Guidelines for Accessible COVID-19 Testing & Vaccination Sites

Guidelines for Accessible COVID-19 Testing & Vaccination Sites
blue sign with white wheelchair icon, the international sign of access
International Symbol of Access (ISA), also known as the (International) Wheelchair Symbol

Last updated 14 January 2021. Download a PDF version of the Guidelines for Accessible COVID-19 Testing & Vaccination Sites

Over 20% of individuals report a disability. These people often struggle with health inequities and poor health care access. Many of these barriers are addressable through simple steps. Providing an avenue for patients to communicate accessibility challenges and request accommodations prior to their appointment will help these individuals obtain their COVID-19 tests and vaccines equitably upon arrival.


  1. At each site, locate and indicate wheelchair accessible entrances.
  2. A sign with the International Symbol of Accessibility should be on display to indicate the following:
    • Entrances, exits and accessible restrooms 
    • Entrance to indicate where/how to request accommodations

Accommodations Area

  1. Accessible waiting areas for those who are unable to stand in long lines and/or chairs (at least 6 feet apart)
  2. Wheelchair(s) should be available for those needing this mobility assistance
  3. People who use American Sign Language – Page 31019 to get assistance from a sign language interpreter
  4. Limited English Proficient Patients – Dial M-Terp (6-8377) or call 936-8377 and use a speaker phone to request language assistance from a spoken language interpreter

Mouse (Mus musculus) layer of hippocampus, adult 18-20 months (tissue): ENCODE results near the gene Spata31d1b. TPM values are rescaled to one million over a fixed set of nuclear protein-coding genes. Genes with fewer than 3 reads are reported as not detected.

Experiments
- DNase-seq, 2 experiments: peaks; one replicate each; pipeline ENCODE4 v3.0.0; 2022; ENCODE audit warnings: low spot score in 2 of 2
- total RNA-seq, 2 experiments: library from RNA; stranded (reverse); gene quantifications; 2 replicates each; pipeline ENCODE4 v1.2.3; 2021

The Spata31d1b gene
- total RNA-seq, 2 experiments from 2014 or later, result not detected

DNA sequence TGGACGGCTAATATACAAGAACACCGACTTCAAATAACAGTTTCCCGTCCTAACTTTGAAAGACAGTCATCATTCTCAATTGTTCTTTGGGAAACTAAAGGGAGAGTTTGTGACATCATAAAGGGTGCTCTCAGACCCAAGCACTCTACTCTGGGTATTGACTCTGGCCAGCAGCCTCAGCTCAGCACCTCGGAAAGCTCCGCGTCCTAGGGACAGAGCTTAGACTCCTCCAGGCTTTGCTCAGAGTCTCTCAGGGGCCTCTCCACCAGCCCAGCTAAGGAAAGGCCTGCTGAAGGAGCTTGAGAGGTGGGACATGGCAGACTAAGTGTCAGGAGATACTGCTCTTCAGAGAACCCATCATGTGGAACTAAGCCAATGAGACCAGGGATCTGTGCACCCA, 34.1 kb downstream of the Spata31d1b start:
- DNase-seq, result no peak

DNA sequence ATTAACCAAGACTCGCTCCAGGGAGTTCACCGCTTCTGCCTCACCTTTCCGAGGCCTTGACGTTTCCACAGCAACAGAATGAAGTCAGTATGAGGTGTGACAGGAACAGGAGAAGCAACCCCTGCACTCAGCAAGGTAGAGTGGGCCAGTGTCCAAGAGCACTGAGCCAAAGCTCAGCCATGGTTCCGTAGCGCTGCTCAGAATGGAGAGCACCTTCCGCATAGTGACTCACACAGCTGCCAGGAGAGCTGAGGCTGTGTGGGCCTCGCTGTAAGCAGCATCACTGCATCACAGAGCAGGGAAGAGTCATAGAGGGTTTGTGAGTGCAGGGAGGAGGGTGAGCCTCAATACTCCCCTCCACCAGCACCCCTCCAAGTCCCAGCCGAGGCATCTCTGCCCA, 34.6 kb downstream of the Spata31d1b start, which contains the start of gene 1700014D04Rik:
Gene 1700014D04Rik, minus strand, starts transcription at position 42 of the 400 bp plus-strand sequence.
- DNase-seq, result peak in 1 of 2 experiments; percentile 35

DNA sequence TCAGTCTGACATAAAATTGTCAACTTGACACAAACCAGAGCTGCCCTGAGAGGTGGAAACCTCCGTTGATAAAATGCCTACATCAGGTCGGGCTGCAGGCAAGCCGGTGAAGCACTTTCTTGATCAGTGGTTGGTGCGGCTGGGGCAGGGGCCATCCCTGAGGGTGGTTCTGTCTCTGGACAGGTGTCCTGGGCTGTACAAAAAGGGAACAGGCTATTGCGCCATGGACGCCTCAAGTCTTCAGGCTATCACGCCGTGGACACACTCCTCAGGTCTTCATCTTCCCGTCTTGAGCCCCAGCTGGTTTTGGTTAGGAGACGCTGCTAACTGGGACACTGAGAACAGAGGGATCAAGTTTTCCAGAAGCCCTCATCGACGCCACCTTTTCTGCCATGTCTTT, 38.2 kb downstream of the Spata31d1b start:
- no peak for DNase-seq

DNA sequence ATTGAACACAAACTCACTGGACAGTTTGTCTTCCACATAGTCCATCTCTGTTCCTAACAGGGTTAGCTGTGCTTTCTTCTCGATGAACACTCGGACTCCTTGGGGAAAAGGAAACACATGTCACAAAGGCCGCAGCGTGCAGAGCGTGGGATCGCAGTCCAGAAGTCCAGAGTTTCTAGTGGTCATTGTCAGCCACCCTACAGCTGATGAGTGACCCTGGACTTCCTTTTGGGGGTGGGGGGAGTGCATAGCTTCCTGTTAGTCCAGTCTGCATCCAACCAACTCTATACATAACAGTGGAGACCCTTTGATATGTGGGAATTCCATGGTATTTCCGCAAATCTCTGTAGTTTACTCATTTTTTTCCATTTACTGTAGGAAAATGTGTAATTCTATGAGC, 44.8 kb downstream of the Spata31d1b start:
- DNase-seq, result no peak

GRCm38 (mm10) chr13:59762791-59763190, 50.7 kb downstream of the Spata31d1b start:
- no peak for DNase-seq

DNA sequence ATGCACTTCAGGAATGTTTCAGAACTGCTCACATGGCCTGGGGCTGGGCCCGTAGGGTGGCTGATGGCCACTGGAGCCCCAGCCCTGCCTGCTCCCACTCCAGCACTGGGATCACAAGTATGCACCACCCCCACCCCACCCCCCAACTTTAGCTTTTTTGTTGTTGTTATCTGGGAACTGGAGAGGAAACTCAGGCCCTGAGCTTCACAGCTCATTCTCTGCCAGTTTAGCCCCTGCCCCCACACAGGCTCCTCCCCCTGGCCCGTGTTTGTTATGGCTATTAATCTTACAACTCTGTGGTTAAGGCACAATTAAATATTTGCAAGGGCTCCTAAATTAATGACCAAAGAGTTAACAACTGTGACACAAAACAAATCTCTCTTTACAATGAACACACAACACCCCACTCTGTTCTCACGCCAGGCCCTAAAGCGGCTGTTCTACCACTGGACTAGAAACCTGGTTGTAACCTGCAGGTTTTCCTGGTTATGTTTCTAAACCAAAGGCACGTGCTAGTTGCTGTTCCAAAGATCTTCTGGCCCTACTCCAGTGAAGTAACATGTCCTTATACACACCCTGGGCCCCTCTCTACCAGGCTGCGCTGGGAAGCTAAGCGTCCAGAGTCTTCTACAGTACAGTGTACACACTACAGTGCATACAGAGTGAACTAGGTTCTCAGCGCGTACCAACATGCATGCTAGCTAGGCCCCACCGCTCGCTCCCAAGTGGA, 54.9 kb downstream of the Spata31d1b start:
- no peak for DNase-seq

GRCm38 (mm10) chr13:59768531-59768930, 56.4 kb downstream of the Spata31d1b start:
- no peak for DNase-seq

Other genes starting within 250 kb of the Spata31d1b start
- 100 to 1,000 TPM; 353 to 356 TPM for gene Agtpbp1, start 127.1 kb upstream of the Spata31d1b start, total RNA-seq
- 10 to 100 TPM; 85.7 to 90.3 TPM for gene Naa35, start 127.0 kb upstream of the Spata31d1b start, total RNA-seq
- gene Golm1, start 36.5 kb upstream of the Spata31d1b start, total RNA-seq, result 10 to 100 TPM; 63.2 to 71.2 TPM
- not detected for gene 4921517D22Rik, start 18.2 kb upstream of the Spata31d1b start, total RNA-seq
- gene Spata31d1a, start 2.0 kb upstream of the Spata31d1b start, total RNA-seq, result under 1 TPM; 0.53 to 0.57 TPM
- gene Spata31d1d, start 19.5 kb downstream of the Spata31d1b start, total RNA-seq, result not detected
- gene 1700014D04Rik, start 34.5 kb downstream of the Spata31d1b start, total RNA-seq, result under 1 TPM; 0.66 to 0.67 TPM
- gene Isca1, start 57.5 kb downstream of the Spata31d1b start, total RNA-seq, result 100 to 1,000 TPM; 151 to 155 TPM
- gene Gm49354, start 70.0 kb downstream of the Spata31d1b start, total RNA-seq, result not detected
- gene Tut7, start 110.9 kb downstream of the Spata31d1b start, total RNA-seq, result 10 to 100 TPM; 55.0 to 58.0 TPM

Greeters and Check-In

  1. Greeters should be present at entrances to assist patients with visual or cognitive disabilities.
  2. All required questions should be in written,large, high-contrast characters in plain English and/or understandable graphics. These should be laminated and displayed in highly visible areas.
  3. Patient handouts should be bulleted.
  4. Information about how to request accommodations should be in easy-to-read formats.
  5. Clipboards with pen and paper should be available to communicate with Deaf/Hard of hearing patients.
  6. Allow a support person to join individuals who need assistance to meet ADA requirements


Use of signage is an important accessibility tool that may lessen the communication impact of masks.

  1. Signs should be in large high-contrast characters to be accessible to people with visual impairment.
  2. Signs should be used at the clinic to indicate the following:
    1. Where lines start/end and where patients should stand. Include which direction “traffic” goes
    2. Location of waiting areas, including accessible waiting areas or to ask accessibility questions
    3. Location of accessible bathrooms
    4. Location of the clinic and wheelchair accessible entrance


Masks (Deaf/Hard of Hearing patients)

Clear masks should be the only masks to prevent communication challenges and improve safety. Deaf/Hard of Hearing (DHH) people rely on reading lips and facial cues.

Two FDA approved clear masks are available through Michigan Medicine. Boxes of these should be at all vaccine administration sites to be used when a DHH person is present or when someone requests them:

American Sign Language

Some DHH persons communicate in American Sign Language. Sign language interpreter services are delivered in person or remotely via a mobile iPad using Zoom.

Staff interpreters can be reached at: Interpreter Services - Main Office: Phone: (734) 936-7021; 

Fax: (734) 998-5368; [email protected]

Mobility Impairments

Mobility impairments can cause access challenges for individuals with disabilities: